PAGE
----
14 Apr
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Summer Travel Planning with Kids

April rolls around and I start summer travel planning. Three months is never enough time for me to see everything I want to. I’m continually adding onto a mental list of summer travel destinations. The USA has such a variety of locations for families to visit that I feel like the white rabbit from Alice in Wonderland. There are so few days to work with.

Bison at Theodore Roosevelt National Park

We’ve never flown with our children. The price of flying and renting a vehicle has never fit in the budget. We don’t like to stay in one spot for more than a couple days. This goes back to the whole too-much-to-see thing. I enjoy traveling by vehicle and seeing the random goodness America has to offer.

Painted Wall at Black Canyon of the Gunnison National Park

Each April we start summer travel planning. Our first step is to mark the calendar with activities the kids will be doing: vacation Bible school, soccer camp, music camp, swim lessons, Boy Scout camp trips, etc. The older the kids get, the harder planning becomes. My husband and I come up with several trip ideas and then ask our kiddos their opinions. We’ll borrow books from the public library and research destinations online.

Square Tower House at Mesa Verde National Park

Last summer, we traveled to Mesa Verde National Park in Colorado, a 10 1/2-hour drive, and Theodore Roosevelt National Park in North Dakota, a 7-hour drive. We also had several 4-hour weekend excursions. We try to plan travel routes so the trip to our destination is slightly different from the route home. We also spend time looking for interesting places to stop along the way, not always a possibility. Our trek to Mesa Verde included a stop at Black Canyon of the Gunnison National Park and an impromptu picnic lunch at Rifle Falls State Park on our journey home. We stopped in Belle Fourche, S.D. to visit the Geographic Center of the Nation Monument on the way to North Dakota and stopped at the Vore Buffalo Jump in northeastern Wyoming.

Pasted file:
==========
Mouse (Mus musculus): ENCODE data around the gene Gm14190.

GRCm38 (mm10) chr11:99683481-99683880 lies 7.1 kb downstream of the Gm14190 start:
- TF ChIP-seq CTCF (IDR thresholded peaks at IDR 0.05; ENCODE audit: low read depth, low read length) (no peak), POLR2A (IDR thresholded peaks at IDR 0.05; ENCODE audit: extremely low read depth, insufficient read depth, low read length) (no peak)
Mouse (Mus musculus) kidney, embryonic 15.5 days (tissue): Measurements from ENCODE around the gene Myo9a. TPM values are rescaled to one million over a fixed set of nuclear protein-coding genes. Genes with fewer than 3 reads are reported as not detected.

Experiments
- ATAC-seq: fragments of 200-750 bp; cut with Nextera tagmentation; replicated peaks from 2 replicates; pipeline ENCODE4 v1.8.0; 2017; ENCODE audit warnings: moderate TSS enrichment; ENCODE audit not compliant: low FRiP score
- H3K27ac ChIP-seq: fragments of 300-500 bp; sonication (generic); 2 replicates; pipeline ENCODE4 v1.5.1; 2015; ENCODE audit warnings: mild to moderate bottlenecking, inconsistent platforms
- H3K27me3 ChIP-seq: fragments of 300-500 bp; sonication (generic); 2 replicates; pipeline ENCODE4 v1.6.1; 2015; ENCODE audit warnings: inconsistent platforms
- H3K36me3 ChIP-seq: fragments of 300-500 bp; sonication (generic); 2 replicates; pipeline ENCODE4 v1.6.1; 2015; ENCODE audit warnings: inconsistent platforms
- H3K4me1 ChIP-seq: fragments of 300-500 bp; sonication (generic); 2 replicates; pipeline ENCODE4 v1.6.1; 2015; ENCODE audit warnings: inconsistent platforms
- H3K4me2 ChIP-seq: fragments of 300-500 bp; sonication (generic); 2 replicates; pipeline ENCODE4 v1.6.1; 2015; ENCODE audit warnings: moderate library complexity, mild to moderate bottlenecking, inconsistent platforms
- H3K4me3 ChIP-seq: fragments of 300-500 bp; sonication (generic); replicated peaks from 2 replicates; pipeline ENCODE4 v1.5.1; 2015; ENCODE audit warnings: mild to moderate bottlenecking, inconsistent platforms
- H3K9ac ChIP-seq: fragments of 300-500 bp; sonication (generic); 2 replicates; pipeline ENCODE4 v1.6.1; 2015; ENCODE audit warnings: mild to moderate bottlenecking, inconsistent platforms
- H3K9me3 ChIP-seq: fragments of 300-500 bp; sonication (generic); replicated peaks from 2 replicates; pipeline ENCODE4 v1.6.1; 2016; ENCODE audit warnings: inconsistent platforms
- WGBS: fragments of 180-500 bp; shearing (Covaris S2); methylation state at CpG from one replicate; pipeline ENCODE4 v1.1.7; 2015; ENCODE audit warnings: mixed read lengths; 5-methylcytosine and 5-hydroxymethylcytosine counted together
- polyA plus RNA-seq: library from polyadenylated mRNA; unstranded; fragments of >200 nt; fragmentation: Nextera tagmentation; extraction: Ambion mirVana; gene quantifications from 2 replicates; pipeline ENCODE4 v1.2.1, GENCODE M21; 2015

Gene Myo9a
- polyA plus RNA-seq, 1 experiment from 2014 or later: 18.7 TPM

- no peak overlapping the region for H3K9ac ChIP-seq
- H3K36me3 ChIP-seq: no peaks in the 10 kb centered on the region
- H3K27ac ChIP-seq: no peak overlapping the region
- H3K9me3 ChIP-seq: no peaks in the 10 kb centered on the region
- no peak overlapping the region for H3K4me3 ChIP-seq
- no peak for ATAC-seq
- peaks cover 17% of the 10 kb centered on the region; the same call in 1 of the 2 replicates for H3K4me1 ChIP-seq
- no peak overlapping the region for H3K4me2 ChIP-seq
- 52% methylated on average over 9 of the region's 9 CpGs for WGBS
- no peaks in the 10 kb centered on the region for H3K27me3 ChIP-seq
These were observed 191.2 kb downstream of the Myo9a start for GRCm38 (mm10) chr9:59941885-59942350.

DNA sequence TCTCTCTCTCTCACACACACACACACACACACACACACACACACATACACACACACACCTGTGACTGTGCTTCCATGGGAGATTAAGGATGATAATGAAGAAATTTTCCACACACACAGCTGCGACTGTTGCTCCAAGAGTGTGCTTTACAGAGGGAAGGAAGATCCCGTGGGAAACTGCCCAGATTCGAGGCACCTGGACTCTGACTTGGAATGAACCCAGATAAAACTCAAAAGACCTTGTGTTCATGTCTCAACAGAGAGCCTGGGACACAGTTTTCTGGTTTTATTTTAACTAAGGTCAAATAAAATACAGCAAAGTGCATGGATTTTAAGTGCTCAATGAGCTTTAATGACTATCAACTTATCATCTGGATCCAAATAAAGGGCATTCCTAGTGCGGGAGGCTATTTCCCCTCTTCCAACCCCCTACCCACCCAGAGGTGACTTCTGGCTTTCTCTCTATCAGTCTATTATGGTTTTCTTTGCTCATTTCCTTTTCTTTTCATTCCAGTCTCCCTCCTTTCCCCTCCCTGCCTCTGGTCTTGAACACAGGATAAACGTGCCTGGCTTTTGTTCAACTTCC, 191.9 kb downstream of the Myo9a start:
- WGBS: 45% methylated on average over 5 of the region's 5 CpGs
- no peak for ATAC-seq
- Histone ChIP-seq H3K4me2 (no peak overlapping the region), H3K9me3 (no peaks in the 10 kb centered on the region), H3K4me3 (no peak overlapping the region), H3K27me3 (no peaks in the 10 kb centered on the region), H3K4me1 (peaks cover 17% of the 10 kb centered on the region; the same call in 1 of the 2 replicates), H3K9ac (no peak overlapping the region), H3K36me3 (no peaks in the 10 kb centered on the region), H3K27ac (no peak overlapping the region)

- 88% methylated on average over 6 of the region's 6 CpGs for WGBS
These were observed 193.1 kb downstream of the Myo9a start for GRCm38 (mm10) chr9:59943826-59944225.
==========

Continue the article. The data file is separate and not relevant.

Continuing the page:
Geographic Center of the Nation Monument in Belle Fourche, South Dakota

We plan two hours of stop time into our travel days to account for meals and rest stops. We’ll add extra time for a stop, like Black Canyon, that offers exploring options. We check our driving route for possible rest stops every 2 1/2 to 3 hours. We’ve set up tents in the dark and pulled into hotels at well past a reasonable bedtime, all for the sake of site-seeing and memory-making. I’m frugal to the core, so we attempt to pack snacks and lunch fixings. Ideally we would find a rest area or information center to enjoy lunch, but we’ve been known to fix meals in parking lots.

Rifle Falls State Park near Rifle, Colorado

Obviously, our love of the outdoors and all things run by the National Park Service direct quite a few of our summer travel plans. Word-of-mouth and books are also good places to discover family-friendly destinations. Our oldest boys are fans of Rick Riordan’s book series Percy Jackson and the Olympians. For years after reading the first book, the boys have asked to visit the Gateway Arch in St. Louis. That trip is happening this summer.

One of my favorite planning guides is 101 Places You Gotta See Before You’re 12! by Joanne O’Sullivan. I’m a list-maker, so this fits my personality. The suggestions are, for the most part, adaptable to all parts of the country. Destinations include a waterfall, a big dune, a courthouse, a famous road and a lighthouse. The author offers suggestions for each place as well as space in the back of the book to keep track of where you’ve traveled.  We have 26 places still to go. Our oldest turns 12 in September. It seems I have some planning to do.


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